Curiosity

Curiosity

Curiosity activates within us pleasurable possibilities, surprising insights, intuitive leaps, and profound presence. When we let our mind and body come alive with curiosity, we can think and feel and explore all at the same time.

  • When we’re curious, we hold “what we know” more lightly, allowing space for nuance and re-perceiving.
  • Curiosity activates co-creative parts of our body and mind while regulating parts that might be scared or triggered into fight, flight, or freeze.
  • When we’re curious, we naturally are seeking to understand. People pick up on that and are more likely to feel safe, respected, and free.

Embracing Uncertainty

Life IS uncertain. Yet, dang, we humans sure put a lot of energy into trying to be certain and make certain.

We can honor the drive to be “certain” we will have enough to eat, be protected from the elements, and have sufficient companionship to survive.

It’s also useful to discern when we’re trying too hard for certainty – when certainty isn’t what it’s about!

“I need to be certain they will never leave me!” Sorry, love doesn’t work that way. And we humans die.

Curiosity can be a way to not just “live with” uncertainty but thrive in it.

“I’m curious how we might grow, deepen, and delight in our relationship today?”

“I wonder how this hard situation might bring us to a place of resilience together… and even clearer and deeper devotion?”

Perhaps you’ve already felt the difference between demanding certainty, that someone will never leave, and being curious how each and every day brings an opportunity to explore… and even be surprised in a delightful way.

With practice, we can even “react” to challenges with curiosity.

“Will we get through this?!?” can become “I’m curious how we’ll get through this… maybe even with surprising grace.”

Uncertainty is an essential ingredient in a thriving life. Embracing it rouses our heartistry in any situation.

Upgrade from Interrogation and Judgment

Imagine someone asking a dozen questions. With each answer, it is obvious their preconceived notions are being confirmed. In the end, they pass final judgment. STUPID! or SMART!

So many of us as kids got the harsh end of such interrogations. Our parents and teachers asked, “Why did you do that?!?” or “How could you do that?!?” without a whiff of true curiosity.

We have noted that most people act to get their needs met – consciously or unconsciously. Accidents happen. Humans can check out, daydream, dissociate, and more. We can be scared and hurt someone, or we can be so enthusiastic we don’t notice and hurt ourselves or others.

After decades of work around trauma and emotional freedom, we can honestly assert that curiosity is a massive upgrade over traditional ways of demanding answers… especially answers we’ve already decided.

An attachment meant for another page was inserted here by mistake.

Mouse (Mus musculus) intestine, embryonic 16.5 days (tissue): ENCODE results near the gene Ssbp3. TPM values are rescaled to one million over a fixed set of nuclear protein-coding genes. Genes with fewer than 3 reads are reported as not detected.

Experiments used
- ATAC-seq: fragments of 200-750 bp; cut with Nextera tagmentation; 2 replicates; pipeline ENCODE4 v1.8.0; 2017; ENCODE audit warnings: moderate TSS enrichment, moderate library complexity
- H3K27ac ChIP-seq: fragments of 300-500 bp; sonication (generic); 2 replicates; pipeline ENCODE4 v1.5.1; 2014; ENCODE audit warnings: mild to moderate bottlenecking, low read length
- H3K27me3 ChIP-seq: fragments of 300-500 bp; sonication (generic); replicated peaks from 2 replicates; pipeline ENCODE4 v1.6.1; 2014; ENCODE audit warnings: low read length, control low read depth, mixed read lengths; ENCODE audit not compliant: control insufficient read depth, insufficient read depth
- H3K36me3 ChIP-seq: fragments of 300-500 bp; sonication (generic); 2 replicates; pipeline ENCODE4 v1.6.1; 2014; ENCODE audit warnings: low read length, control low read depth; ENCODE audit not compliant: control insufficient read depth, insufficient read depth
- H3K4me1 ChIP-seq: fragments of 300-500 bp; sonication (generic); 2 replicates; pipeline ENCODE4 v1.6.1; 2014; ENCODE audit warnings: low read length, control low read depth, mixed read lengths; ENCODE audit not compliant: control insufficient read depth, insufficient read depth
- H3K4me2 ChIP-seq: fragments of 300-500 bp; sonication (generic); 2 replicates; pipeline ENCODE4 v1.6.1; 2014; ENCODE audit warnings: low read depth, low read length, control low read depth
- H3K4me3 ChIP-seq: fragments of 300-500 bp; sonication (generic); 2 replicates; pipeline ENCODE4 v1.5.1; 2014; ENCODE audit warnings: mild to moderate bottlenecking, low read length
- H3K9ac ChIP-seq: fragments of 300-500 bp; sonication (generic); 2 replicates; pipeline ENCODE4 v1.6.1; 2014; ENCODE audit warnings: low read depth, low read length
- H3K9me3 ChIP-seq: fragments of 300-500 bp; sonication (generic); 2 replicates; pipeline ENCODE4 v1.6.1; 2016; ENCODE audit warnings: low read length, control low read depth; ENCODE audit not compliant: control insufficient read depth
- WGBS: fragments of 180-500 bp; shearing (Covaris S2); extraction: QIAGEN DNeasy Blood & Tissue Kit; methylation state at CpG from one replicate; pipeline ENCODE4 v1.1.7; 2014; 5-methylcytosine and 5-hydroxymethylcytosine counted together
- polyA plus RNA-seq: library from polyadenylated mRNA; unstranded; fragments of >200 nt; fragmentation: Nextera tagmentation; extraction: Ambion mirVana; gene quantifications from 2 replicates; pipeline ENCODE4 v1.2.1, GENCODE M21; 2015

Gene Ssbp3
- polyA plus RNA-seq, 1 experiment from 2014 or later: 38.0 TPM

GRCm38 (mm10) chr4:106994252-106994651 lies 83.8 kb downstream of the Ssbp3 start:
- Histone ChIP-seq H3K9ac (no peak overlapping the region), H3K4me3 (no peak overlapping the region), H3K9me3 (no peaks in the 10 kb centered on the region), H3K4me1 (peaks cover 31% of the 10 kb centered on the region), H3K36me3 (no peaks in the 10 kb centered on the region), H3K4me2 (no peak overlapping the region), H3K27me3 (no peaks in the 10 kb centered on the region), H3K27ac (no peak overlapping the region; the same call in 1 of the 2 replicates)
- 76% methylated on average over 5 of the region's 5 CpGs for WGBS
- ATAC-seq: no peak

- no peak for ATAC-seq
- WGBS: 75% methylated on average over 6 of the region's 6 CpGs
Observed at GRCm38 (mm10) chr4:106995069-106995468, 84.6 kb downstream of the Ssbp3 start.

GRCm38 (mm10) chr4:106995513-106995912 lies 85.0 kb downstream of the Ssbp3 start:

This isn’t easy. To be curious, authentically curious, demands that we be open to knowing another human being’s unmet needs, their coping strategies, and their differing values and priorities.

Yet, isn’t it true that when we feel understood and accepted, the possibility for repair and moving forward together is more likely?

Authentic curiosity leads us on the journey to deeply and completely loving and accepting ourselves and those dearest to us.

Useful Questions

  • I wonder how I might be curious in this situation?
  • How might curiosity help me get unstuck in this situation?
  • If I were curious right now, what questions would I ask?
  • What if…?

Resources

Related Concepts

Heartistry, Emotional Freedom, Vitality, Beginner’s Mind, Practical Improvisation


Contributors: @Rick

We invite you to share your experiences and wisdom:

  • Life examples where this concept has played a role
  • Other useful questions
  • Links to audios, videos, books, and courses that add to our shared understanding of this concept
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However, as important as happiness and purpose are, we may be overlooking another important component: an openness to new and different experiences. In a recent paper published in the American Psychological Association’s journal Psychological Review, two psychologists make the argument that our conception of what a good life looks like should include a consideration of whether it is “psychologically rich,” which they define as being, “characterized by a variety of interesting and perspective-changing experiences.”

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So useful. I’m curious how this next adventure will evolve. Thanks, Rick

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